Analysts are closely watching Russia’s ruling tandem for any signs of possible discord and some wonder whether Medvedev is willing to break out from Putin’s embrace and strike out on his own.

In the biggest hint so far that he may come back to the Kremlin, Putin said earlier this month he and Medvedev would not compete in the 2012 election but would “come to an agreement” as they were people of “the same blood.”

Many observers believe Putin is the country’s real chief and that Medvedev is acting as a seat warmer for Putin.

After massive outcry, sheriff’s office says sonic weapon switch “disabled”; concerns remain

eastcountymagazine.org | Sep 16, 2009

By Miriam Raftery

LRAD demo_0September 16, 2009 (San Diego) – San Diego County Sheriff’s Department notified media today that it would hold a demonstration of its highly controversial “sonic weapon.” What was demonstrated, however, was only the loudspeaker capability of the device—a feature which has effectively been used in search-and-rescue operations and to broadcast messages during a sandcastle contest. The sonic weapons switch, capable of emitting tones loud enough to damage ear drums or worse, has now been “disabled,” Sheriff’s Lieutenant Ed Musgrove informed the media at the end of the event. (View our video: http://www.youtube.com/watch?v=ulkl5Lw5gm8) But concerns remain.

“If you accidentally flip that switch and someone is within a 30-foot range, they can have their eardrums burst, bleeding in the inner ear, and it can result in an aneurysm or death,” reporter Kim Dvorac from Examiner.com said in an interview on KCBQ radio’s Rick Amato show last night , citing a source in the Department of Defense http://www.amatotalk.com/podcasts/AMATO-09-15-09-HR1.mp3 .

“The officers shown at this town hall meeting (for Susan Davis) were using this within 30 feet of townhall attendees and other officers,” she added. Dvorac published two stories on the Sheriff’s deployment of LRADs (long-range acoustic devices) after East County Magazine) broke the story on Friday http://www.eastcountymagazine.org/?q=node/1874 , creating a firestorm of controversy.

As we reported, LRADs have been used to repel insurgents in Iraq and to prevent piracy of ships aboard the high seas. Dvorac, who said she has spoken to various sources who have served in the Middle East and who are familiar with the use of LRADs, added this clarification. “They are also using this over in Iraq and Afghanistan to target terrorists in crowds, to take them out and save people around them…This can be pointed directly at you and it will burst your eardrums, but the person on the right or left will not be harmed by this.” She added that she could find no support in her research or among experts interviewed for use of LRADs as crowd control devices—the use for which Sheriff Gore says he purchased the device.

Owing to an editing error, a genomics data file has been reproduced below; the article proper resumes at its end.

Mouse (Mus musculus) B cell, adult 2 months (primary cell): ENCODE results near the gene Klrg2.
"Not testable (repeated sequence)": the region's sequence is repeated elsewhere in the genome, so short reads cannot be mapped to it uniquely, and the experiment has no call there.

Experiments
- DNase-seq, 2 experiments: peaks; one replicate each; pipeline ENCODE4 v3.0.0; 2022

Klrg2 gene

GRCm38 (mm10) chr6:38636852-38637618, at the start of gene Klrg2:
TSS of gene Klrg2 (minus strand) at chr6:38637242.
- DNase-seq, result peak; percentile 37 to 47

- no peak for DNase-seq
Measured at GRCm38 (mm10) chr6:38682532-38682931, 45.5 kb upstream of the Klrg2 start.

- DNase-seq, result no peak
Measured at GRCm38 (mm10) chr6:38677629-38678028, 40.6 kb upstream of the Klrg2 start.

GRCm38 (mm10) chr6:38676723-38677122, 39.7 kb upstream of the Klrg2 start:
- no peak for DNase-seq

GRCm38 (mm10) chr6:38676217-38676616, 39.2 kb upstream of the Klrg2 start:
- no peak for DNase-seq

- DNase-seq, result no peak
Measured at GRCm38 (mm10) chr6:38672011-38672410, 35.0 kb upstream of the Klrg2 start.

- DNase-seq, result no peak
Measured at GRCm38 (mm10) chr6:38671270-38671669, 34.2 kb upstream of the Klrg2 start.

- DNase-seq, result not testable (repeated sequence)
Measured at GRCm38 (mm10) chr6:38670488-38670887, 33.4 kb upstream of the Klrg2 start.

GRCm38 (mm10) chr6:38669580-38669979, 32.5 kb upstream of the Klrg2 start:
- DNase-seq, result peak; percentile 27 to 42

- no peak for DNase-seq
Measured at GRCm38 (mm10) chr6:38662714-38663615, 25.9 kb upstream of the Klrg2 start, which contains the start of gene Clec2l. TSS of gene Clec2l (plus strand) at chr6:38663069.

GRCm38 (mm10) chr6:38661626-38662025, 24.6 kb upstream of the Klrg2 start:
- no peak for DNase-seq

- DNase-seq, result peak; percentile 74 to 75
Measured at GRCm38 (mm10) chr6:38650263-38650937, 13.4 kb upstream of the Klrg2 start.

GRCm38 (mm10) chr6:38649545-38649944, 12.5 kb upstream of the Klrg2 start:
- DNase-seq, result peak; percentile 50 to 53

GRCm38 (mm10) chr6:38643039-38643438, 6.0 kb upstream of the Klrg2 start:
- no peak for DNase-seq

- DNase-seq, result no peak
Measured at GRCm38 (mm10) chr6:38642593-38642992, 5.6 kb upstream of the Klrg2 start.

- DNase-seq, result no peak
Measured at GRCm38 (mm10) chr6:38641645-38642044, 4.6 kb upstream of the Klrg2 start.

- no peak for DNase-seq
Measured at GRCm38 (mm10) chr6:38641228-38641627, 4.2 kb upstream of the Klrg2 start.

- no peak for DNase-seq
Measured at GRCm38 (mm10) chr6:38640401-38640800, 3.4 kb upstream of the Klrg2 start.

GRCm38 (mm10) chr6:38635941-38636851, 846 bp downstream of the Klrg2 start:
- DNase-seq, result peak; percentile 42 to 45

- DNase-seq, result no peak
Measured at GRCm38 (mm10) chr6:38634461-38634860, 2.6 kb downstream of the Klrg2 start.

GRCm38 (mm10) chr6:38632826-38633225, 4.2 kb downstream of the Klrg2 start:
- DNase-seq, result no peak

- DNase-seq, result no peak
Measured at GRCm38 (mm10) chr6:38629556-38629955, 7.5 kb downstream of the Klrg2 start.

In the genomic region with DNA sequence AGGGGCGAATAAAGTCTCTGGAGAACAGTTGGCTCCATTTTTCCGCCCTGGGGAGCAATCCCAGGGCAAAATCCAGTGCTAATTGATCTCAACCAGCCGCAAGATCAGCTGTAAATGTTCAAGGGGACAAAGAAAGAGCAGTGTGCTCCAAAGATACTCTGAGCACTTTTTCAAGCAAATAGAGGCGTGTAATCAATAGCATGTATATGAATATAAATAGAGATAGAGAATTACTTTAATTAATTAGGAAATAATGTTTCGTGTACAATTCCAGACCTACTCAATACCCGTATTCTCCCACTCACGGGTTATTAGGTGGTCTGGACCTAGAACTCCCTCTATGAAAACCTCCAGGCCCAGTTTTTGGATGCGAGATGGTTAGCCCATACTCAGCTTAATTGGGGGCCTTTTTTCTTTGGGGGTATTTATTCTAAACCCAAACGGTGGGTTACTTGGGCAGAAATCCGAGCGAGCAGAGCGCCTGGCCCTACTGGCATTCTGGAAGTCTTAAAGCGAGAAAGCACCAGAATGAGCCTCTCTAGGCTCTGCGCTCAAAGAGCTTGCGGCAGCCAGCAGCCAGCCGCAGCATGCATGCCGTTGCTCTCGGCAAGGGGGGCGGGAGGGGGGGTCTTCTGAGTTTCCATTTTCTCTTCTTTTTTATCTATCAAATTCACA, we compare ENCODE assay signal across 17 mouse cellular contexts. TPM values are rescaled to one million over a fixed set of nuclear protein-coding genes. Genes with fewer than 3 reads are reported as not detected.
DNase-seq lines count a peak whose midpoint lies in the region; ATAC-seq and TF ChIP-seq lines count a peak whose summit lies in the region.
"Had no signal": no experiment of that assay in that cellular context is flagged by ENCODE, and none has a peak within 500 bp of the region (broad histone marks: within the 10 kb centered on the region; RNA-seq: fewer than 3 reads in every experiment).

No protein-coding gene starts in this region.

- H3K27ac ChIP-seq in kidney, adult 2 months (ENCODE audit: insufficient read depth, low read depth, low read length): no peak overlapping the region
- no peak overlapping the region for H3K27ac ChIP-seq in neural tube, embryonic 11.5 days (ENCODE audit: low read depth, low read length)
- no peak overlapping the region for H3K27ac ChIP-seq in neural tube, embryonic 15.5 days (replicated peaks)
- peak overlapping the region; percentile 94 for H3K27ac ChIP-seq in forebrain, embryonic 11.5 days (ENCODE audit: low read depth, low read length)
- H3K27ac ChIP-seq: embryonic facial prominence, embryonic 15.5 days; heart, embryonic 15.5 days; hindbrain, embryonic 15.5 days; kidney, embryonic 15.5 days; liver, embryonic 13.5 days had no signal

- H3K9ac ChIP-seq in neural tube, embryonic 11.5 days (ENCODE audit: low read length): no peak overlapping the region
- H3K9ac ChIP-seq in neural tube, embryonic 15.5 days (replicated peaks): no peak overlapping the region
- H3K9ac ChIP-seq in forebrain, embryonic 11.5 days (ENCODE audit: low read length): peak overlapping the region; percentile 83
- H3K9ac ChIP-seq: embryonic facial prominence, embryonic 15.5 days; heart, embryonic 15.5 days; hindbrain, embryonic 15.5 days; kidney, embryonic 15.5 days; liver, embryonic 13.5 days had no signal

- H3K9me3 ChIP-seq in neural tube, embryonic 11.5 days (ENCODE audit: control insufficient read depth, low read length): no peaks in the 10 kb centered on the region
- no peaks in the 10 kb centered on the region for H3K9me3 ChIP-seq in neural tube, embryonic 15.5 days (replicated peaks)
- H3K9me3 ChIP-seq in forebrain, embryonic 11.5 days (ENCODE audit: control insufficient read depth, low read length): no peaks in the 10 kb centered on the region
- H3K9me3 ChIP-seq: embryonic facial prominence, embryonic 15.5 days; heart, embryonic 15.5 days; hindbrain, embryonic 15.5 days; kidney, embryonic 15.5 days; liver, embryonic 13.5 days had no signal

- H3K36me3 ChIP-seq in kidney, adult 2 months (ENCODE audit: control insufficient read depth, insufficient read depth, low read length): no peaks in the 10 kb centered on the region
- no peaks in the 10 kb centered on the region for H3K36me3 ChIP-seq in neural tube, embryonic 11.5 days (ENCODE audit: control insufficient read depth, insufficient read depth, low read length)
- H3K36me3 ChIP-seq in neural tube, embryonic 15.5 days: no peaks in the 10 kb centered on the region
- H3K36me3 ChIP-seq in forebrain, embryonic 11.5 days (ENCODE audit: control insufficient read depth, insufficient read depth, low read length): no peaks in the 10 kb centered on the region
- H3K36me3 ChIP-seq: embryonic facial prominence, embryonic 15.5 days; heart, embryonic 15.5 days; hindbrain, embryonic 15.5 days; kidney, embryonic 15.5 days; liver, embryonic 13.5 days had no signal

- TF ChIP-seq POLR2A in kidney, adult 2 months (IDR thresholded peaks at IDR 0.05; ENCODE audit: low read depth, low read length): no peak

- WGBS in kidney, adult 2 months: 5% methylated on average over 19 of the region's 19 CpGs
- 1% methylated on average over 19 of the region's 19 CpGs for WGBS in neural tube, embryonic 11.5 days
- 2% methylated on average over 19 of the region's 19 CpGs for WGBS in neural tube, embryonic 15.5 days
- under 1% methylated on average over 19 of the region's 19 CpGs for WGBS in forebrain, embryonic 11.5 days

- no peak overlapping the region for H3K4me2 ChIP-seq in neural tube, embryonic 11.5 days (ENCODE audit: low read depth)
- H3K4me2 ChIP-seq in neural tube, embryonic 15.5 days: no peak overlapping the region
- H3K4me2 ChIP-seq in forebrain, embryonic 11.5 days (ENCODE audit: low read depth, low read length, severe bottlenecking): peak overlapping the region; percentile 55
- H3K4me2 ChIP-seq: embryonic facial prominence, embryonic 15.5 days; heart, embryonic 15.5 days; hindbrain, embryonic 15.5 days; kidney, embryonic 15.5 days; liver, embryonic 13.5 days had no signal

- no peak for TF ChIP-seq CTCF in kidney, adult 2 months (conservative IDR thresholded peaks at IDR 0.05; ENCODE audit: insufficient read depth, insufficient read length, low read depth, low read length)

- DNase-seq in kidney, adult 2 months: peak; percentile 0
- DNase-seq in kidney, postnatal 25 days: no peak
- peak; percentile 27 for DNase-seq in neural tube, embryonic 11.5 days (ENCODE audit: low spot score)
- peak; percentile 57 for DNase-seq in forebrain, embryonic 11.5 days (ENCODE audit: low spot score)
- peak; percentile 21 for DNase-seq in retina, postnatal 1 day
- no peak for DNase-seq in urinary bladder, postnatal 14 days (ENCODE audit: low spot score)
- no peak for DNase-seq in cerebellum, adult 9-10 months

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Military sonic weapons placed at San Diego town hall events come under fire

Military LRAD devices placed at San Diego town halls come under fire

Examiner | Sep 15, 2009

by Kimberly Dvorak

As town halls unfolded across the country without incident, San Diego Sheriff Bill Gore took it upon himself to place military equipment used in Iraq to repel terrorists, at two San Diego events. The device is also used by the U.S. Navy to repel terrorists from ships.

Gore, who is now under fire for his decision to place the Long Range Acoustic Device (LRAD) at town hall events, went on record to explain his decision making.

At a Sheriff’s debate Gore was asked directly (by this writer) why he felt the need to place such heavy-handed piece of military equipment at two area town halls.

“The LRAD was purchased as a crowd dispersal unit,” Sheriff Gore explained. “It was held in reserve in both Susan Davis-D CA. and Darrell Issa-R CA/Duncan Hunter-R CA. events should there be any problems. We could use the LRAD in place of pepper spray.”

Although Gore said the LRAD was held in reserve, a photo taken at the town hall proves otherwise, said a Department of Defense Security Contractor source close to the story.

Gore continued to add that the device is a non-lethal piece of equipment.

However that couldn’t be further from the truth. Sheriff candidate Jay LaSuer said, “I dispute this answer. It’s a very, very lethal weapon and they (LRAD) have no place in law enforcement.”

“Why would you use a LRAD when members of Congress invited people to talk about health care? The majority of the attendees are probably on Medicare. Are we going after terrorists on walkers now?” LaSuer said.

Spokesperson, Joe Kasper from Congressman Hunter’s office had this to say.

“We were not aware of any type of technology being used to monitor the event at which the Congressman appeared. Law enforcement always stands to benefit from more advanced equipment but, regardless of the system, these tools should be utilized in a manner that is both safe and responsible. More importantly, there are certain systems that should only be used when absolutely necessary, so I think it’s reasonable to question the practicality of this particular technology in this situation.”

Numerous calls made to Congresswoman Davis’s office went unreturned.